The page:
She had yet to start middle school.
Sanabria, then the coach for the Immaculate Heart CYO basketball team, looked in awe at the fourth-grader who stood about 5 feet, 4 inches – nearly as tall as he.
“I asked her if she played basketball,” Sanabria said. “She said, ‘No.’ I said, ‘You do now.’”
Though it took time for Costa to grow into her body, she excelled at both basketball and volleyball. She was already roughly 6-2 as a freshman at Liberty High. By the time she graduated in 2010, Costa owned Bay Valley Athletic League Most Valuable Player awards for both sports.
While basketball history is littered with stories of players who relied on their height and nothing else, Costa’s game doesn’t rest on a single measuring stick. Liberty head coach Debbi Weil watched as the center put in gobs of sweat equity to improve her shooting touch as well as her maneuverability on the court. For her efforts, the 6-4 Costa became one of the few Liberty girls’ basketball players to make the jump to Division I when she inked a scholarship to play for UCLA.
Though she played mainly off the bench in her freshman year, Costa has become a fixture for the Bruins in her sophomore season as a center/forward. After injuries decimated the roster – the team has only three healthy reserves – she stepped up to become UCLA’s force in the paint.
“This year, I’ve just grasped the opportunity, with two of our best players going out with season-ending injuries,” Costa said. “It feels good that I can come in and do my part.”
Costa ranks third in the Pac-12 Conference in blocked shots per game and for one stretch this season swatted away scoring attempts in 14 consecutive games.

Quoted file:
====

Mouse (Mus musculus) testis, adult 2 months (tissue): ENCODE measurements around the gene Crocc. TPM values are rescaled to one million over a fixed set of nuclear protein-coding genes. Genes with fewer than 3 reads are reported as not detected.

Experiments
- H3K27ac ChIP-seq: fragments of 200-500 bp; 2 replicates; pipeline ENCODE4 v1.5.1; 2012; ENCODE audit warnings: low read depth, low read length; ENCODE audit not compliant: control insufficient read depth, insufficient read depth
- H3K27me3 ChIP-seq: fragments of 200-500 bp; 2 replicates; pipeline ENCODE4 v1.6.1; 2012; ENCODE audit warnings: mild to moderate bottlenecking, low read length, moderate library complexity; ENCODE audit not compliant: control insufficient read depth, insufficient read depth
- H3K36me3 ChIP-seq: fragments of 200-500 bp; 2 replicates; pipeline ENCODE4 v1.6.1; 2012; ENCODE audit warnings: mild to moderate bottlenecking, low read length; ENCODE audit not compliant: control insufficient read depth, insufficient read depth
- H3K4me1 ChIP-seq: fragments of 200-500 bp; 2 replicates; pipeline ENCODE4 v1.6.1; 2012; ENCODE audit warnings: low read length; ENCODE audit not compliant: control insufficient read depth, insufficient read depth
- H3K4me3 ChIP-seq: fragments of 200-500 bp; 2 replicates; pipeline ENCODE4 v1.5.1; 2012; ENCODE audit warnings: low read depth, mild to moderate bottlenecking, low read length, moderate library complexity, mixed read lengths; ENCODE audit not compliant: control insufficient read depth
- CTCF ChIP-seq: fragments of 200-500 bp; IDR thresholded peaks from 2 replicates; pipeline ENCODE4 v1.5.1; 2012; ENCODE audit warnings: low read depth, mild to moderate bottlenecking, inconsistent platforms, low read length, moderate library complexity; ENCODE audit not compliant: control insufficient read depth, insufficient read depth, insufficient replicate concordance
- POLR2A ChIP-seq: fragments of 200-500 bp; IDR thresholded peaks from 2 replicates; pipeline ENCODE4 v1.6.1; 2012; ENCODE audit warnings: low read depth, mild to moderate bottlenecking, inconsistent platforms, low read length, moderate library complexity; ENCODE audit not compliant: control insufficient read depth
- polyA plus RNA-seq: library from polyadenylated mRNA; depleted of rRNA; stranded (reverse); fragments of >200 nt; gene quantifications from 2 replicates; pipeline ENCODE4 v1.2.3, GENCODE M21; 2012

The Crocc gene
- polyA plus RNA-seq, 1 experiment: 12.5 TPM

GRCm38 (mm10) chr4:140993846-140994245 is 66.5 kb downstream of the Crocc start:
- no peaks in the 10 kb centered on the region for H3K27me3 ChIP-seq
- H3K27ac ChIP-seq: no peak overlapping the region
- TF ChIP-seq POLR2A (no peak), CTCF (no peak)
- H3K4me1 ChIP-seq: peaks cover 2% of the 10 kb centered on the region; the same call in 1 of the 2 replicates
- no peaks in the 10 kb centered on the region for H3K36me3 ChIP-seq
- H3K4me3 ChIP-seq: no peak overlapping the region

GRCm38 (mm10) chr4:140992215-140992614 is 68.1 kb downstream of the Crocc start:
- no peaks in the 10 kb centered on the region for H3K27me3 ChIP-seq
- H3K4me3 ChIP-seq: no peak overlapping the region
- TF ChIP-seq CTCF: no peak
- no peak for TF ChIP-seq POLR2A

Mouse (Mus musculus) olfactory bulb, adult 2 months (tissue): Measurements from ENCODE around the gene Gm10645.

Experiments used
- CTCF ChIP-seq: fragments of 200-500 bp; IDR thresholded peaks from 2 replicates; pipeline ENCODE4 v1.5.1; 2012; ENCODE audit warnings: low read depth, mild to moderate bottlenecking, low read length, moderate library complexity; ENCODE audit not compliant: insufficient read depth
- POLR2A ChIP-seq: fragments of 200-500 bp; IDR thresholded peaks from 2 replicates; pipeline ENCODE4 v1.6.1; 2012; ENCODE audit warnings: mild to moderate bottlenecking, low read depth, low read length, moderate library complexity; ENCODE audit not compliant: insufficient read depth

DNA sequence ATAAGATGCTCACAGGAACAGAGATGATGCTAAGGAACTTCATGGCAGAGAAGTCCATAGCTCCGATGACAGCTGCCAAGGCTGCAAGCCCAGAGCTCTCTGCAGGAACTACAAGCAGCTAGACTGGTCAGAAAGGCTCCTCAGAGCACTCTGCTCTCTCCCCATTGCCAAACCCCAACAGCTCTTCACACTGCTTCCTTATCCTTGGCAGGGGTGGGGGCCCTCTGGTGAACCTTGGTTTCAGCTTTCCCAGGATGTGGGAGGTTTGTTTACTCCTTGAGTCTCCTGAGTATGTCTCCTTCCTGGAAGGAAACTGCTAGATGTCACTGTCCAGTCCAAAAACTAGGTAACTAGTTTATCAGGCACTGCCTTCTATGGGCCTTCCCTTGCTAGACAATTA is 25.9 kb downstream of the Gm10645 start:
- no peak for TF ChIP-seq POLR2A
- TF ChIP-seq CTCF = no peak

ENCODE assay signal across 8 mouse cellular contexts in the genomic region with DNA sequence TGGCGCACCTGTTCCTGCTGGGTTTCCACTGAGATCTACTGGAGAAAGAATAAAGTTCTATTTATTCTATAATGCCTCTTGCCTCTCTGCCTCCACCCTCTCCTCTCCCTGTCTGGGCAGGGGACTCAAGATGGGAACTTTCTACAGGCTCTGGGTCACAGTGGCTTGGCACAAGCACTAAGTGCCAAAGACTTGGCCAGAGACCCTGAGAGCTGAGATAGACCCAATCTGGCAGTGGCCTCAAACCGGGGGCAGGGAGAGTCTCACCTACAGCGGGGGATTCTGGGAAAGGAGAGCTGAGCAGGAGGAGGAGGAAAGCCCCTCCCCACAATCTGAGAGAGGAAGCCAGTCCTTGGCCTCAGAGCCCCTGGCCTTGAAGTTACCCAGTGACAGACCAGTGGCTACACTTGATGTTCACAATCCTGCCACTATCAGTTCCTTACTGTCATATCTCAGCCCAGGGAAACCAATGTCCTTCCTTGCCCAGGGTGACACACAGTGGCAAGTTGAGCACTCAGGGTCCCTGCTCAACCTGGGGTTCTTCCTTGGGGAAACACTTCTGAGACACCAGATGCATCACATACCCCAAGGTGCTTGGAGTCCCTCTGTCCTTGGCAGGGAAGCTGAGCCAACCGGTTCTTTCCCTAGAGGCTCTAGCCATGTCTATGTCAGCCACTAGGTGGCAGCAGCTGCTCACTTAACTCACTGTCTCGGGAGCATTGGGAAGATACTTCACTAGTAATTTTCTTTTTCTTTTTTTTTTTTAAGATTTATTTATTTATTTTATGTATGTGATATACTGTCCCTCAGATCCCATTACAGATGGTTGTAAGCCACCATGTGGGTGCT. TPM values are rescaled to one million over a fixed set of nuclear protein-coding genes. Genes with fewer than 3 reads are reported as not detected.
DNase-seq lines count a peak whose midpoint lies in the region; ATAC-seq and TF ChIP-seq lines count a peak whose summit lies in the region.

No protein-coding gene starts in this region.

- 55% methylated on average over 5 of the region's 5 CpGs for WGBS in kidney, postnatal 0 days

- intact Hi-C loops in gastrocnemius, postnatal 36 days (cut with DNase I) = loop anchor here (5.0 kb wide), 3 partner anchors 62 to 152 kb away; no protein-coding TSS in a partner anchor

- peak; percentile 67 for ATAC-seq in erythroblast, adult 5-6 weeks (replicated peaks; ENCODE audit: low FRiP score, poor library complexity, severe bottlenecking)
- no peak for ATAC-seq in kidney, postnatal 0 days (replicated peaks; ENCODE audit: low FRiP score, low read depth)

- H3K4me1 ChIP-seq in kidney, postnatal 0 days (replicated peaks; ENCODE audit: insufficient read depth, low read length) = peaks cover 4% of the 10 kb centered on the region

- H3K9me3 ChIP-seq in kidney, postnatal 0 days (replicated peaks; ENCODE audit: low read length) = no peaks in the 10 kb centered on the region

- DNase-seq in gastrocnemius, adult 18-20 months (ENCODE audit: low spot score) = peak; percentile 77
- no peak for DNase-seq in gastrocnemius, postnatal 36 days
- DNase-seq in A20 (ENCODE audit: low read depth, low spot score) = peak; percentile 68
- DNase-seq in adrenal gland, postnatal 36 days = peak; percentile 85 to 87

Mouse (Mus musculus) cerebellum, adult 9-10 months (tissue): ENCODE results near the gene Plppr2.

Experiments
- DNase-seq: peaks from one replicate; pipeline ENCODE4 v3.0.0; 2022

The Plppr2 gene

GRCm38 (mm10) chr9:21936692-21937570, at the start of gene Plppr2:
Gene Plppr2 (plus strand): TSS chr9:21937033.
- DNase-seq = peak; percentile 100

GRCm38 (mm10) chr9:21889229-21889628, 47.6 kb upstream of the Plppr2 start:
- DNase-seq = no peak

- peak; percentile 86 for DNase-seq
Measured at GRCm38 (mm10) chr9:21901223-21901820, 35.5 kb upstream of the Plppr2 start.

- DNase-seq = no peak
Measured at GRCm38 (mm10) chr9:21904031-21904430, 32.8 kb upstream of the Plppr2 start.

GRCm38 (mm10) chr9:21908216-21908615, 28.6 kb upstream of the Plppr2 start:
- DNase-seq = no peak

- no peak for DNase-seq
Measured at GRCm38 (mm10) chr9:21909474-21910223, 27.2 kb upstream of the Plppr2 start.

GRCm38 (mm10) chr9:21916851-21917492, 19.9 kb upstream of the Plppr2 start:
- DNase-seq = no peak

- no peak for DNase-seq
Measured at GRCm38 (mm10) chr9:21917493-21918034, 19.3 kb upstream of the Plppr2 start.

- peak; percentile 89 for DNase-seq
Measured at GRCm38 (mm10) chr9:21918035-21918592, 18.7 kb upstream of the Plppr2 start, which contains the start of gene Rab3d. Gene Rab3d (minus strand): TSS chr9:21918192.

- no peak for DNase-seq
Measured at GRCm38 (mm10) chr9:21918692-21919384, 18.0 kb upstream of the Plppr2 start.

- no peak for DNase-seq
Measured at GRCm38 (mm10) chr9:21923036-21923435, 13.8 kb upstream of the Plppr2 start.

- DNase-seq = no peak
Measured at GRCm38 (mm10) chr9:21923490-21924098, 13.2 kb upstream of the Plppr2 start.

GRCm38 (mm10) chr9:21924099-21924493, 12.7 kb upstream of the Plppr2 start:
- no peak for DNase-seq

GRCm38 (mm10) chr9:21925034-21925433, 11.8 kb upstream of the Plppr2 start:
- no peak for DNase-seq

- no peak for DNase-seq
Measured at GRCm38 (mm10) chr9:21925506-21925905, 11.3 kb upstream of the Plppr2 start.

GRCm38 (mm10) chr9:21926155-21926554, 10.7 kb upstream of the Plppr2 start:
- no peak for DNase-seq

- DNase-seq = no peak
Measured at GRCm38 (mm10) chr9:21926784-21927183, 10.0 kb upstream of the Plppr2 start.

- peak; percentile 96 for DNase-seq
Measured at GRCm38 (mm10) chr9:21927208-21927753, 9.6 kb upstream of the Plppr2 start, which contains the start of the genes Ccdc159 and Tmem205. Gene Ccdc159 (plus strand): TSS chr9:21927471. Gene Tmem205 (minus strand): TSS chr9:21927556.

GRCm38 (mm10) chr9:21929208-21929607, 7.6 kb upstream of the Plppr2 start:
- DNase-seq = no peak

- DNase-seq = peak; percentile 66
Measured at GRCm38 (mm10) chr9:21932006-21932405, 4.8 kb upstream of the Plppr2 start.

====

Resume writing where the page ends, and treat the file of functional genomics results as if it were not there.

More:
Bruins head coach Cori Close admired the hard work Costa has put in since joining the starting lineup. She feels Costa has improved greatly from her first game and has the talent and the drive to do big things for the Bruins.
“Corinne has grown in her level of commitment to the game, her passion, her confidence, her ability to change plays, her willingness to be in the gym extra,” Close said. “I really have challenged and even butted heads with her a couple times. I think that her response and her willingness to change and grow – it really is a joy to watch.”
Though Costa now spends most of her time in Los Angeles, she still has an excellent support system. Last week, when UCLA squared off with Cal in Berkeley, a group of roughly 20 relatives and friends came by to cheer her on. Costa’s mother, Rhonda, said she and her husband John usually make a trip down south about once a month to see her at the John Wooden Center.
Last year, when UCLA traveled to Moraga to play St. Mary’s, Sanabria estimated that about 100 people made the visit from East County. Many of them wore customized T-shirts in white or Bruin blue emblazoned with Costa’s name and number – 34.
“It’s good for her and I’m proud of her,” said her sister Kylie, a junior at Liberty. “She’s worked really hard to get to where she is.”
While Costa hones her craft in Westwood, her effects are still felt in Brentwood.
As a Liberty senior, Costa took a tall sophomore named Bernadette Fong under her wing. Weil called them the “Twin Towers.” In her first season as the team’s starting center, Fong excelled, earning first-team all-league honors.
Now a senior, the 6-3 Fong averages 11.8 points, 9.4 rebounds and 3.6 blocks per game. Weil said colleges are talking to Fong with the enthusiasm they showed for Costa.
Fong, as well as other seniors on Liberty’s roster, can look to Costa to see what’s possible.
“It was very fun to watch her come into her own,” Weil said, “but I still think that she’s growing.”